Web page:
Shrinking Values - Increasing Profits

The way WIRES is managed is not the way its supposed to be managed. WIRES has become obsessed with donations and with prestige. This has changed much in the way it does things.

WIRES structure

Before 2007, WIRES was governed by its State Council - a group made up of representatives from the branches. In 2007 some members of the Council had the constitution changed. Power now shifted from the Council to a newly created Board. That Board has been in power ever since.

The new structure was simple enough:

  • Volunteers join branches
  • Branches vote one member to represent them on the State Council
  • The State Council votes some of its members on to a Board

One of the first things the new Board did was allow unelected sub-committees, called "Standards Teams", the right to vote at Council. These teams were appointed by the Board: No one knew who was on them, the Board refused to divulge that information, and no minutes were produced. In a half measure of fairness, these Teams could vote at Council but their representatives were still forbidden to sit on the Board.

Then the Secretary of WIRES, Merillee Verhoeven, was kicked out by her branch (not for the first time) in 2010. The Board immediately changed the rules to allow representatives of Standards Teams to sit on the Board. She then became the new representative for one of those Teams - coincidence? She is still the Secretary today even though her branch voted her out. And in 2012 it happened again. A very unpopular Board Member, Mike Jupp, was kicked out almost unanimously by his local branch. He miraculously reappeared as a representative on one of the unelected, board-appointed teams and he is back on the board. Many members of WIRES think this is grossly unfair but what can they do when the Board changes the rules to suit themselves?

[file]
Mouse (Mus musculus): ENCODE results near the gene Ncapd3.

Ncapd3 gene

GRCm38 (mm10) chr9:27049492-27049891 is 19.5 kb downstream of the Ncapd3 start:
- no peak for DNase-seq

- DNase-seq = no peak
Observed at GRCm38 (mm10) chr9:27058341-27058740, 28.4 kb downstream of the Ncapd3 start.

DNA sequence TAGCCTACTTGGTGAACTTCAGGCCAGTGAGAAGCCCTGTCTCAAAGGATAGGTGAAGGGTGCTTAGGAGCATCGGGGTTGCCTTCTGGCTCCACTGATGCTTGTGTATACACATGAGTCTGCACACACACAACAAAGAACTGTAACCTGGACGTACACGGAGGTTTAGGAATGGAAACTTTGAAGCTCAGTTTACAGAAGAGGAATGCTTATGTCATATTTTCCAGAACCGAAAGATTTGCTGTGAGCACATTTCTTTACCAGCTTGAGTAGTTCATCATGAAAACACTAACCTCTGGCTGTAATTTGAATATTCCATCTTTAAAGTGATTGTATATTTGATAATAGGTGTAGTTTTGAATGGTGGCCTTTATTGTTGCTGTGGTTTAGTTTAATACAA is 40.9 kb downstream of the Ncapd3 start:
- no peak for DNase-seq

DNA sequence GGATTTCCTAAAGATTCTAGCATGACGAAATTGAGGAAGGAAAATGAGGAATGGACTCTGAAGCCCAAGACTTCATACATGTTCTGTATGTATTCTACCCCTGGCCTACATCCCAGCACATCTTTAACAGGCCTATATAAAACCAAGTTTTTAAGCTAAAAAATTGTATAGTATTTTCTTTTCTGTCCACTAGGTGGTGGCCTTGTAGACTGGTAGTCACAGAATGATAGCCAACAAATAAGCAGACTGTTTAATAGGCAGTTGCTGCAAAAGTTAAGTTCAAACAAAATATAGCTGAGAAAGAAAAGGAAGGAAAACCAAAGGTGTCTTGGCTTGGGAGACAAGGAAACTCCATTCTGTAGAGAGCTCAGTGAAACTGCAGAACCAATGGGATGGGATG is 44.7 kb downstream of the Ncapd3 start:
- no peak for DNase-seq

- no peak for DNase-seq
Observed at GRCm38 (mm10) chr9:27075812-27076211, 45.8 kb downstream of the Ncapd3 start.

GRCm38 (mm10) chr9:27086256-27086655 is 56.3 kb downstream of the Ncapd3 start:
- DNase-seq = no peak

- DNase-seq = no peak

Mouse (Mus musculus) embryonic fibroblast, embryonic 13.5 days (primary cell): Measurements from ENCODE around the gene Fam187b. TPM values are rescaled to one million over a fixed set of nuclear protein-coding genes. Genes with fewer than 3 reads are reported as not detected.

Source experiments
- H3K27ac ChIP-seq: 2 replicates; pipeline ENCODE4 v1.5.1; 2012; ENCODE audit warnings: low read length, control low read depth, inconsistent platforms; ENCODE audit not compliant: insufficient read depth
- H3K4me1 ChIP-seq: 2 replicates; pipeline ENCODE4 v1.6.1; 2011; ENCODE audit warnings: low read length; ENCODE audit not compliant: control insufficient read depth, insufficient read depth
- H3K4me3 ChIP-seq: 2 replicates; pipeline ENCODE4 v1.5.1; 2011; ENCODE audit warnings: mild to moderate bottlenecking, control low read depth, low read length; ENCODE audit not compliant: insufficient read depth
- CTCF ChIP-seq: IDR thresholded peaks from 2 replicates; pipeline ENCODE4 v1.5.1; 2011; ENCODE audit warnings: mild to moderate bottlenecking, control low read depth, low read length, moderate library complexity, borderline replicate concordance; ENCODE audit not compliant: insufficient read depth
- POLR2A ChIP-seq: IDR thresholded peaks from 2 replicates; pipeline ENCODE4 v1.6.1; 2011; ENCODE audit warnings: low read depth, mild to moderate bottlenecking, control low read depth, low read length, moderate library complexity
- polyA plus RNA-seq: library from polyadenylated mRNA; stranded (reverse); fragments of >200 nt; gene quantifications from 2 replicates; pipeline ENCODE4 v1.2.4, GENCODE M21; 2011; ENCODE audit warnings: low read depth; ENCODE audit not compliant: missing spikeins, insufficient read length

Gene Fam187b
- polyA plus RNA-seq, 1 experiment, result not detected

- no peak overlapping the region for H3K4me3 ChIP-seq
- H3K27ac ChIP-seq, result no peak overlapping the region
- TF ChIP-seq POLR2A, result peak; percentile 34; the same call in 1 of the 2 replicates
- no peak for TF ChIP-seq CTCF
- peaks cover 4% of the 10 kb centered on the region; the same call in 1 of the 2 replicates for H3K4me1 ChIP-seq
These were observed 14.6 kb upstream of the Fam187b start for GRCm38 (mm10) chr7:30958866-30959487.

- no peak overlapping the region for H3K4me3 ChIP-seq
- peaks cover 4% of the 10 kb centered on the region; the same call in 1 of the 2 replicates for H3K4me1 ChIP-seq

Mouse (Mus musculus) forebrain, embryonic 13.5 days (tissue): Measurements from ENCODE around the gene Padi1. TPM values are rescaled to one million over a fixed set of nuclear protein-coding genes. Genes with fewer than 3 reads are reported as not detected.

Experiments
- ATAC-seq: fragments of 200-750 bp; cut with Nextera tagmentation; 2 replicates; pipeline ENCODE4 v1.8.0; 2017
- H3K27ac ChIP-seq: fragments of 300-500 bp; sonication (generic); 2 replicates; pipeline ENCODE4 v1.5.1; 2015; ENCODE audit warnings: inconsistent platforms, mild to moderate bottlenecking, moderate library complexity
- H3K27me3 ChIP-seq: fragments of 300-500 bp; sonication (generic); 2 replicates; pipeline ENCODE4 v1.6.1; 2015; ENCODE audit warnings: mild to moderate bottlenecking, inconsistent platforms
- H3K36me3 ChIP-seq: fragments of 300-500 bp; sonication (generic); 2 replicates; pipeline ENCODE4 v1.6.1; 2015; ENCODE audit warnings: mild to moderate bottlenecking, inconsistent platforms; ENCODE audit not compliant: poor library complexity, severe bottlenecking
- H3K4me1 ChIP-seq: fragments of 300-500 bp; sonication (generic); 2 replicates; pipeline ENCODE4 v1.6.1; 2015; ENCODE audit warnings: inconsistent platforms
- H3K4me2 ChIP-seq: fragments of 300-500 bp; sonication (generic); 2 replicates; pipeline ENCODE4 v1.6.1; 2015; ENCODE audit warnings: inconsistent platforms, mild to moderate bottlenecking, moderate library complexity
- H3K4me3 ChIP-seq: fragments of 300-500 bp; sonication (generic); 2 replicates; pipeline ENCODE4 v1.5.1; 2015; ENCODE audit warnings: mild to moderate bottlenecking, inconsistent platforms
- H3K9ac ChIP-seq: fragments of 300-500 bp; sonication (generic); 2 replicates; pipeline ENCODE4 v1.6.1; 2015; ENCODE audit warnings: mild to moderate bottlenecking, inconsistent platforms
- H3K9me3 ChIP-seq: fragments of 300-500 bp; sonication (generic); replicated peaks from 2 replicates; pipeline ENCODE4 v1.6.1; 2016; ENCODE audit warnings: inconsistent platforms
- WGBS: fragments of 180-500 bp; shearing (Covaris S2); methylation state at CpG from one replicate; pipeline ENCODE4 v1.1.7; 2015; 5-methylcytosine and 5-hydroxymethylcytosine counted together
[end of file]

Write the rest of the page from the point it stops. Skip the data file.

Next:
Government puts WIRES first

Once the Board had power they began to influence key personnel in the Department of Environment, especially the head of licensing at the Office of Environment and Heritage, Ron Haering. Through this influence WIRES had changes made to the licensing system for wildlife rehabilitation.

Before the Environment Department changed the system in 2010, wildlife carers had a choice: They could join a group like WIRES, or they could obtain an independent licence. After the Government changed the rules everyone was forced to join a group. The government made one other change at this time: They limited the number of groups in any area to only one. This gave WIRES a monopoly across most of NSW. Now, if you wanted to look after wildlife you had to join WIRES. This was great for the public servants at the Department because now they didn't have to process licenses and they didn't pay for it - WIRES paid for it. More correctly: WIRES' donors paid for it! This was great for WIRES because now it had control of its members' licenses and they could use that to keep them silent.

WIRES puts itself first

WIRES was now obsessed with becoming the only wildlife rescue group in NSW. Their aim was to become a statutory authority like the RSPCA or the Game Council. They measured their success by the numbers of members they had and the amount of money they got in donations, rather than the quality of care they provided to wildlife. This was a problem because their volunteers were still focused on what was best for animals.